A more assertive phase in the rise of China, the perceived economic stagnation of the U.S. and the ripples flowing out of the vacuum that has begun to appear with the American-led drawdown from Afghanistan, are all creating a new dynamic around India. The opening up of Myanmar, the Shinzo Abe-led awakening in Japan and the recent elections in Pakistan won by Nawaz Sharif, are other elements in the mix.
A flurry of visits between capitals is the usual first response of countries fine-tuning their adjustment to emerging realities. So while we look forward to the visit of the new U.S. Secretary of State, John Kerry, next month, our prime minister was in Japan barely three weeks after we received the Japanese deputy prime minister, who is also their finance minister, in New Delhi.
Vice President Hamid Ansari has visited Vietnam, Tajikistan and Uzbekistan in the preceding five months and in June Defence Minister A. K. Antony will go to Australia. We have just seen off Chinese Premier Li Keqiang to Pakistan and hosted Afghan President Karzai carrying a wish-list of weapons, apprehensive of the International Security Assistance Force, with its air capability and weapons, leaving Afghanistan next year.
External Affairs Minister Salman Khurshid has visited both Russia and Iran recently. Emissaries from other countries are also crisscrossing Asia and assessing the new dispensations in China, Japan and Pakistan, and the views of the Russians, Iranians and Central Asian leaders.
Obviously, some countries carry more weight than others. Chinese Premier Li making India his first foreign destination after taking office was an important signal of wanting to intensify exchanges. He made a big impression during his visit here from May 20-23, but left little clarity. While it was obvious that his first purpose was promoting economic exchanges, his confident bearing and occasional lapses into English and philosophical musings did little to win Indian public opinion baffled by the prolonged Chinese military intrusion into Ladakh barely two weeks earlier.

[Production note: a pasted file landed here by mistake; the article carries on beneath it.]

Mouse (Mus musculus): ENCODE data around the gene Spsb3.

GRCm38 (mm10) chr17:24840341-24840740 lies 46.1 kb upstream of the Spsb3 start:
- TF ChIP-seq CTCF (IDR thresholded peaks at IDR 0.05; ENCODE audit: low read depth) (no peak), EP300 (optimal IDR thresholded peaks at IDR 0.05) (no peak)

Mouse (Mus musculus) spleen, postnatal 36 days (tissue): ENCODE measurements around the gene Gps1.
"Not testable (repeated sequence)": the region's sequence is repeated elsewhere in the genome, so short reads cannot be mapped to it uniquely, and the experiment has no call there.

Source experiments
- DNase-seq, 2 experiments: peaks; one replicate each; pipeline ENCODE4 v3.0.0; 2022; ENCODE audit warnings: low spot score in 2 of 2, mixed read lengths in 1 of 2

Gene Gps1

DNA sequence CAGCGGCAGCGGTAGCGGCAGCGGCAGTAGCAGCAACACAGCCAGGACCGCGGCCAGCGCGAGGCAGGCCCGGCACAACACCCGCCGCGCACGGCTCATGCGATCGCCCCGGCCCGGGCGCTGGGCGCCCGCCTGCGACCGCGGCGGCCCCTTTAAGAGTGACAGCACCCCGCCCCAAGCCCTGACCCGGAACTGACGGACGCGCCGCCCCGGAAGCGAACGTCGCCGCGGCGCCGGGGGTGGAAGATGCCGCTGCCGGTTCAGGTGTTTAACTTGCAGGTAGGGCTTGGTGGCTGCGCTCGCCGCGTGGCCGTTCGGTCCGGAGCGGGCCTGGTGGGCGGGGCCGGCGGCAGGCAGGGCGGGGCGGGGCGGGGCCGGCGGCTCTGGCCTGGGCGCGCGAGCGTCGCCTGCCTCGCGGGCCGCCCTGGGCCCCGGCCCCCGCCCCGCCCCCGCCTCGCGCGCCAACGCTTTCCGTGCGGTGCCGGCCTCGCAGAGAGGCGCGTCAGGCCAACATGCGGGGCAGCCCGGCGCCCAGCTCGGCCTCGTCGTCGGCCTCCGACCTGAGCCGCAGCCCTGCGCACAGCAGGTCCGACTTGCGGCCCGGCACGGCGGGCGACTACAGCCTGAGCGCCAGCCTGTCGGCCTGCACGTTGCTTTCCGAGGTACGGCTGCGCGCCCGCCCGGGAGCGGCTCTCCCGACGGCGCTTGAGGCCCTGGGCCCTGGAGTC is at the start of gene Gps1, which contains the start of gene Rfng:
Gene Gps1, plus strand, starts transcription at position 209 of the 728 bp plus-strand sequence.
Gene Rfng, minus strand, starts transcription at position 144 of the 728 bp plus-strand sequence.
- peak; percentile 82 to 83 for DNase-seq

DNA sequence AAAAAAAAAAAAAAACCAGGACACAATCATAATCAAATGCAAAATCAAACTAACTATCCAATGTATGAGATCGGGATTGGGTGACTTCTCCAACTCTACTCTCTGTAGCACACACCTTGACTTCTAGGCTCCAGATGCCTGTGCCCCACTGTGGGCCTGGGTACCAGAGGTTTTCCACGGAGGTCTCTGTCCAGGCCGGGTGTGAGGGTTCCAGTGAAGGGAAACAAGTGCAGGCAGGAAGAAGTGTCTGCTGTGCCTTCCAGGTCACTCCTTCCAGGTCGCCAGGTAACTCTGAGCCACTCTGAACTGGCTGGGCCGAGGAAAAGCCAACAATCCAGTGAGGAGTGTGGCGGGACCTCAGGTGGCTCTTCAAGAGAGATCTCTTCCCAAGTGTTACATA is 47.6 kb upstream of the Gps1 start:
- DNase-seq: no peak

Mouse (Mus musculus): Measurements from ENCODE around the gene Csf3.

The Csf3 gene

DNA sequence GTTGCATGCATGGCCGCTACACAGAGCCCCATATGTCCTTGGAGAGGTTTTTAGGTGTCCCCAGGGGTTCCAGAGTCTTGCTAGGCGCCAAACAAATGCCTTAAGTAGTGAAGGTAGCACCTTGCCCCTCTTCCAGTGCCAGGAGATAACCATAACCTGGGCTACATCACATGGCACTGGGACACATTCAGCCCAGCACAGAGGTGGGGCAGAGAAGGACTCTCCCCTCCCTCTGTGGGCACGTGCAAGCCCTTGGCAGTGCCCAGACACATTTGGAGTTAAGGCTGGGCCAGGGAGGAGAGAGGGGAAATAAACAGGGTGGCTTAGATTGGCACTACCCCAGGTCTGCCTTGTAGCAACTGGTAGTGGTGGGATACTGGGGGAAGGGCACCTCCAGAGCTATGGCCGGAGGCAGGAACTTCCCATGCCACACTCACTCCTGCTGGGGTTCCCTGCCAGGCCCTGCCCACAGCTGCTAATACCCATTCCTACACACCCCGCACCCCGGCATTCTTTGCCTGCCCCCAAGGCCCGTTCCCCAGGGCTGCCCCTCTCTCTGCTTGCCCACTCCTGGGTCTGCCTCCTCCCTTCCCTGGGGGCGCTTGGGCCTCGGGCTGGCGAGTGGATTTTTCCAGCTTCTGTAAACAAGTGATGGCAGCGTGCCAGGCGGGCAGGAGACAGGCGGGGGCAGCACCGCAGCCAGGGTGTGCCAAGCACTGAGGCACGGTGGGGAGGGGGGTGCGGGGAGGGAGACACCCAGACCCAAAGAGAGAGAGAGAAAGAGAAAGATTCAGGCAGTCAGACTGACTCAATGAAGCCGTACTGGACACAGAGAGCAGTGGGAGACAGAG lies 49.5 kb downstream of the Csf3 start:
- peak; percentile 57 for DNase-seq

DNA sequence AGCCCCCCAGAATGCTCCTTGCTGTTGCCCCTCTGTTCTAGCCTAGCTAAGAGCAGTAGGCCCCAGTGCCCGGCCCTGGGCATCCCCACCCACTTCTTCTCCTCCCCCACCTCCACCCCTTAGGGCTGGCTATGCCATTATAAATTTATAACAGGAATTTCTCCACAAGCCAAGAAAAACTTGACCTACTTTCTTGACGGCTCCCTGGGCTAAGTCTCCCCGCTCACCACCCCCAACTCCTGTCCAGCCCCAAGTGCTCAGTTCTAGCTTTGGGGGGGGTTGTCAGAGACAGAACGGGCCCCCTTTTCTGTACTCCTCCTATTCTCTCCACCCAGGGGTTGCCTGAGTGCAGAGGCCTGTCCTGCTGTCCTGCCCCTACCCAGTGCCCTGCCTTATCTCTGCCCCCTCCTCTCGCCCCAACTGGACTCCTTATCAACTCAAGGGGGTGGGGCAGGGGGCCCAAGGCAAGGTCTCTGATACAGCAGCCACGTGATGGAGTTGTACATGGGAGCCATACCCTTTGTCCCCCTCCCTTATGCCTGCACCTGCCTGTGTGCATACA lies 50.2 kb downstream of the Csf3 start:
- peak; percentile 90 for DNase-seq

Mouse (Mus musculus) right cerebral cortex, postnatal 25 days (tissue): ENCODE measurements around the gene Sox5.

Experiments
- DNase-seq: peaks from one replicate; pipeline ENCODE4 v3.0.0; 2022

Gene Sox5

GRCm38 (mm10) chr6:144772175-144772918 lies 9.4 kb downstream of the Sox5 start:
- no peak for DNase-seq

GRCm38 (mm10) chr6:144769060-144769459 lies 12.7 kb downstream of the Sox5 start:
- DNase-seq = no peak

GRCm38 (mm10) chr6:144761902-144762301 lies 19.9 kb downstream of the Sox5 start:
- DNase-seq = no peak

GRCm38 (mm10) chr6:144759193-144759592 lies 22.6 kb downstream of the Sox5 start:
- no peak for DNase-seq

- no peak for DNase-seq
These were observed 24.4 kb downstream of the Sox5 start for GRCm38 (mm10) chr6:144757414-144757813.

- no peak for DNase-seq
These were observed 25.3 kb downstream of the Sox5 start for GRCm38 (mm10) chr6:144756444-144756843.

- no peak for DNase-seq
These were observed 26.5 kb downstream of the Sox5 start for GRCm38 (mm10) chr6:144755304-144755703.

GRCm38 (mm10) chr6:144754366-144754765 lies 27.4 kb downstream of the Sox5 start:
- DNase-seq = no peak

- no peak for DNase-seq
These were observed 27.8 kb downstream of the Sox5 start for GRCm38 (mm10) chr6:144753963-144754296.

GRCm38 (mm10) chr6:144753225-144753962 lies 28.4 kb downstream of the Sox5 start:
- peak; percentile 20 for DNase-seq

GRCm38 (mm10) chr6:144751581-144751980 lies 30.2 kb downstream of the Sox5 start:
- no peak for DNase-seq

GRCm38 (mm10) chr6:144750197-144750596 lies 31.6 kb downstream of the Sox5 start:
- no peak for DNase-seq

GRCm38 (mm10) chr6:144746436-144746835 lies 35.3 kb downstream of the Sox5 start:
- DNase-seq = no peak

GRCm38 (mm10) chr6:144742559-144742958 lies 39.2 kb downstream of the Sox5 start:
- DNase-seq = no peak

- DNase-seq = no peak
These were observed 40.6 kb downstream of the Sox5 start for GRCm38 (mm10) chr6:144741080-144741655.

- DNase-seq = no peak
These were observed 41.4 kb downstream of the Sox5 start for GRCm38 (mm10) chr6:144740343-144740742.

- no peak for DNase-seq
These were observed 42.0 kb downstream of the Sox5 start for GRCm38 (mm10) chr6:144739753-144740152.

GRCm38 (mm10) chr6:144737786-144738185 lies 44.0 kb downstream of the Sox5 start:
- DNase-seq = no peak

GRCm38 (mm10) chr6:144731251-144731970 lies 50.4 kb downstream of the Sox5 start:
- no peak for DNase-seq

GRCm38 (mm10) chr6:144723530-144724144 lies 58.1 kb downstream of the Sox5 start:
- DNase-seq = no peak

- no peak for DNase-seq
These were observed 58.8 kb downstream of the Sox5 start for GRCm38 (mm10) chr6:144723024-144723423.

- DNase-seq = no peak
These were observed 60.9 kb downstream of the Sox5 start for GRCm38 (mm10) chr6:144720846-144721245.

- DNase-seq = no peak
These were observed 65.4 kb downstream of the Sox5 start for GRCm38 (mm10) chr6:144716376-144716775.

Leaders have of necessity to be careful about what they say publicly during visits, so they usually make friendly anodyne statements. But at the joint press conference with the Chinese, our Prime Minister set aside our habitual softly-softly approach to China and referred to the “lessons learnt from the recent incident in the Western sector,” emphasising that “the basis for continued growth and expansion of our ties is peace and tranquillity on our border.”
On the same occasion Premier Li, admitted that “there are some problems between the two sides” while claiming that on the boundary question the two have “established the principles for settling this question.” He preferred to speak mostly about “handshakes across the Himalayas” and asserted that “China and India have reached extensive strategic consensus and increased strategic trust.”
The real quality of a relationship is more accurately reflected in the formulations used to state commonalities and understandings in the Joint Statements that are issued at the conclusion of high level visits. In the India-China case, the gap in our perceptions of each other and understanding of the problems between us is so great, that the issues of greatest concern to us – the border, the massive trade deficit and trans-border rivers (Chinese dam-building on the Brahmaputra) – found only passing and unspecific mention in the Joint Statement.